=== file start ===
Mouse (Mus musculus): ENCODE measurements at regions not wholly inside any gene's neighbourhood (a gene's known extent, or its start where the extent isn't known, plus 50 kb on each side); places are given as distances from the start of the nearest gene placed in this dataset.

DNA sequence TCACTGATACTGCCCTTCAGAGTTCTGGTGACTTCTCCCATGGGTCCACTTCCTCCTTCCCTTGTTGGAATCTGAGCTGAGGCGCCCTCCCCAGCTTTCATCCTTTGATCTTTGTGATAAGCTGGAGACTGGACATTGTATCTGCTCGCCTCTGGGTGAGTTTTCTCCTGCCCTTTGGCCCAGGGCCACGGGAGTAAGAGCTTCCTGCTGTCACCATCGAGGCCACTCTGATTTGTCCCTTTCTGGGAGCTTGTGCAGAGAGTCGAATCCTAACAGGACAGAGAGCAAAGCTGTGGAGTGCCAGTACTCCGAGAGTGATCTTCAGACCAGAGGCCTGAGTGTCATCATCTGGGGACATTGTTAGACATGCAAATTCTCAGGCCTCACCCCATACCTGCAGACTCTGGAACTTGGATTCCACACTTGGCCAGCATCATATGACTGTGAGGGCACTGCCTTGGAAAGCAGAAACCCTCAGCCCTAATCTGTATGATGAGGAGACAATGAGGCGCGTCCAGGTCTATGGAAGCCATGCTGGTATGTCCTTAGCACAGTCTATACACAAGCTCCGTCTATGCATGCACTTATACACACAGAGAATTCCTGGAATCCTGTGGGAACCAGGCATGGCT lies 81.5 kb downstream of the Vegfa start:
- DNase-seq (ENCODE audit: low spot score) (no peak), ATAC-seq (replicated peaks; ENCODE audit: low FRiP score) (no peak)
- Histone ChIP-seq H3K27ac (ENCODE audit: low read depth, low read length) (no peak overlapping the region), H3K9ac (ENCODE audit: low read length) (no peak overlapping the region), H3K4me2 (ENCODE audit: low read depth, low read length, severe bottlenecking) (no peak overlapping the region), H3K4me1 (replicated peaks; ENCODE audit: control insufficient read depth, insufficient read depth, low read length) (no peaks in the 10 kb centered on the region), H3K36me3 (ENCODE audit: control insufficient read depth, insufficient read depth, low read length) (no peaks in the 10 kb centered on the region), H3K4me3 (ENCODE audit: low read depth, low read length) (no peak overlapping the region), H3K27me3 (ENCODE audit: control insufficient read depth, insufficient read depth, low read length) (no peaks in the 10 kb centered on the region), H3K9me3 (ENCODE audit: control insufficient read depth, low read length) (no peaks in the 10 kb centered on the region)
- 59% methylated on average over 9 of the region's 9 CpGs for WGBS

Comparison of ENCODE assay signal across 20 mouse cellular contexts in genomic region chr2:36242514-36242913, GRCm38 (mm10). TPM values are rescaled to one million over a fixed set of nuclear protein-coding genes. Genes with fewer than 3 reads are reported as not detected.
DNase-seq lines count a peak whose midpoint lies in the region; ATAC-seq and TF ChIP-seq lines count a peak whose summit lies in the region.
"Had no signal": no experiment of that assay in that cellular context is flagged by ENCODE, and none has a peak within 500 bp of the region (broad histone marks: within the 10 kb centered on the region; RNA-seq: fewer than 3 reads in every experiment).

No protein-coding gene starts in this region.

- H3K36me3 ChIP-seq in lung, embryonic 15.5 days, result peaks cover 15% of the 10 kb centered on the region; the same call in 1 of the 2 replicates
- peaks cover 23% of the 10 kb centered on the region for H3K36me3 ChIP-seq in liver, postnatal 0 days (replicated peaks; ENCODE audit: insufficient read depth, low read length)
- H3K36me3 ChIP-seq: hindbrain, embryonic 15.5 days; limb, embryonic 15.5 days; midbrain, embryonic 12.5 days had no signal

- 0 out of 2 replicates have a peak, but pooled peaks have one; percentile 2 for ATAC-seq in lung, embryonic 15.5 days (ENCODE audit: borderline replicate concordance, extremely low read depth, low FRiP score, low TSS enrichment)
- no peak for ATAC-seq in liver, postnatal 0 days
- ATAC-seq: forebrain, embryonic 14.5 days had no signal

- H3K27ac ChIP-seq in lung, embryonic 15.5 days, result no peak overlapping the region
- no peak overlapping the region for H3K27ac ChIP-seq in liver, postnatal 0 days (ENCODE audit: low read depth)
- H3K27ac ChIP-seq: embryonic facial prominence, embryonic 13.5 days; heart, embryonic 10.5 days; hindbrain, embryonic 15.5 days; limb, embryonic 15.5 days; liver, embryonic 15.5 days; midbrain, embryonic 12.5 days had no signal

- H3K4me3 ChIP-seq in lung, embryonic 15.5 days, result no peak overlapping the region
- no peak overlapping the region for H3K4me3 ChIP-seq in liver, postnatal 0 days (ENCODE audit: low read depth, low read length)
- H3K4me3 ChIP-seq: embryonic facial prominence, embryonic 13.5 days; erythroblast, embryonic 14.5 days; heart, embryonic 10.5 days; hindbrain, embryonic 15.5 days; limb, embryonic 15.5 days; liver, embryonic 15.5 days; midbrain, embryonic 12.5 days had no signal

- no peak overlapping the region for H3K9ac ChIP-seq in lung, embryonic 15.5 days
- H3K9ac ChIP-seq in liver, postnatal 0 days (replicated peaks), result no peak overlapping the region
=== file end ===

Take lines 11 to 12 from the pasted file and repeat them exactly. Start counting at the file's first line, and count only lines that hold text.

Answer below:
- peaks cover 23% of the 10 kb centered on the region for H3K36me3 ChIP-seq in liver, postnatal 0 days (replicated peaks; ENCODE audit: insufficient read depth, low read length)
- H3K36me3 ChIP-seq: hindbrain, embryonic 15.5 days; limb, embryonic 15.5 days; midbrain, embryonic 12.5 days had no signal